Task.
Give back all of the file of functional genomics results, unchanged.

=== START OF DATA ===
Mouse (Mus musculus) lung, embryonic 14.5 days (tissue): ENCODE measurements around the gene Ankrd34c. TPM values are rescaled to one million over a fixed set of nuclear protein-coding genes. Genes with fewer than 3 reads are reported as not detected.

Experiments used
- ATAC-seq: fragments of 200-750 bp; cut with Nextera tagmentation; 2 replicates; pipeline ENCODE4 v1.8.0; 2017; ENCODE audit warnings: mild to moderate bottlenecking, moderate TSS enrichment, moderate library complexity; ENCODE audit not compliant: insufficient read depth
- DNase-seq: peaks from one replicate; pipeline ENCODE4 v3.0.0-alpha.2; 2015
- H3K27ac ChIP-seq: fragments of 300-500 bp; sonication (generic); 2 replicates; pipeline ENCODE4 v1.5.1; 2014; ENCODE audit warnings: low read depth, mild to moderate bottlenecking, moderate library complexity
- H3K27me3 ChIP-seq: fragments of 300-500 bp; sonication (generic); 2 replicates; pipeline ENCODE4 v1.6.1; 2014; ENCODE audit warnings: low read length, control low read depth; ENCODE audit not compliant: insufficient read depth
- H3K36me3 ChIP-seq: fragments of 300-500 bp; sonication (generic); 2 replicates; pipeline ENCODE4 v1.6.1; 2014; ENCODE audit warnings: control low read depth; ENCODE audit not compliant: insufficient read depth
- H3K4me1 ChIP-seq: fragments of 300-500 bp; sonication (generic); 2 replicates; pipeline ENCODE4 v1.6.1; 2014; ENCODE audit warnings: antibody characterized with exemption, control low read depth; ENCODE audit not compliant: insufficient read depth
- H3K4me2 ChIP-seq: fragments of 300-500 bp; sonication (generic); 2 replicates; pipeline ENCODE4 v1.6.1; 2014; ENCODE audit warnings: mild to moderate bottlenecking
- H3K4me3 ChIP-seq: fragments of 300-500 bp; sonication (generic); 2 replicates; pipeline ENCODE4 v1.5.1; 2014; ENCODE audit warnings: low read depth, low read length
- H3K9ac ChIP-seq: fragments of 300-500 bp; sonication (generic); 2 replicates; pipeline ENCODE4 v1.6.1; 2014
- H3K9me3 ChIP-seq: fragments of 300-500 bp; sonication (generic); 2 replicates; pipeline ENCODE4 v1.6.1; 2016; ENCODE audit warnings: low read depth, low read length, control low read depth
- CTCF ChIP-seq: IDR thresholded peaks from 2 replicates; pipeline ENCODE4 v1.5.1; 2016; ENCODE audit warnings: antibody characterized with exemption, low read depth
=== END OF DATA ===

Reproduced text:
Mouse (Mus musculus) lung, embryonic 14.5 days (tissue): ENCODE measurements around the gene Ankrd34c. TPM values are rescaled to one million over a fixed set of nuclear protein-coding genes. Genes with fewer than 3 reads are reported as not detected.

Experiments used
- ATAC-seq: fragments of 200-750 bp; cut with Nextera tagmentation; 2 replicates; pipeline ENCODE4 v1.8.0; 2017; ENCODE audit warnings: mild to moderate bottlenecking, moderate TSS enrichment, moderate library complexity; ENCODE audit not compliant: insufficient read depth
- DNase-seq: peaks from one replicate; pipeline ENCODE4 v3.0.0-alpha.2; 2015
- H3K27ac ChIP-seq: fragments of 300-500 bp; sonication (generic); 2 replicates; pipeline ENCODE4 v1.5.1; 2014; ENCODE audit warnings: low read depth, mild to moderate bottlenecking, moderate library complexity
- H3K27me3 ChIP-seq: fragments of 300-500 bp; sonication (generic); 2 replicates; pipeline ENCODE4 v1.6.1; 2014; ENCODE audit warnings: low read length, control low read depth; ENCODE audit not compliant: insufficient read depth
- H3K36me3 ChIP-seq: fragments of 300-500 bp; sonication (generic); 2 replicates; pipeline ENCODE4 v1.6.1; 2014; ENCODE audit warnings: control low read depth; ENCODE audit not compliant: insufficient read depth
- H3K4me1 ChIP-seq: fragments of 300-500 bp; sonication (generic); 2 replicates; pipeline ENCODE4 v1.6.1; 2014; ENCODE audit warnings: antibody characterized with exemption, control low read depth; ENCODE audit not compliant: insufficient read depth
- H3K4me2 ChIP-seq: fragments of 300-500 bp; sonication (generic); 2 replicates; pipeline ENCODE4 v1.6.1; 2014; ENCODE audit warnings: mild to moderate bottlenecking
- H3K4me3 ChIP-seq: fragments of 300-500 bp; sonication (generic); 2 replicates; pipeline ENCODE4 v1.5.1; 2014; ENCODE audit warnings: low read depth, low read length
- H3K9ac ChIP-seq: fragments of 300-500 bp; sonication (generic); 2 replicates; pipeline ENCODE4 v1.6.1; 2014
- H3K9me3 ChIP-seq: fragments of 300-500 bp; sonication (generic); 2 replicates; pipeline ENCODE4 v1.6.1; 2016; ENCODE audit warnings: low read depth, low read length, control low read depth
- CTCF ChIP-seq: IDR thresholded peaks from 2 replicates; pipeline ENCODE4 v1.5.1; 2016; ENCODE audit warnings: antibody characterized with exemption, low read depth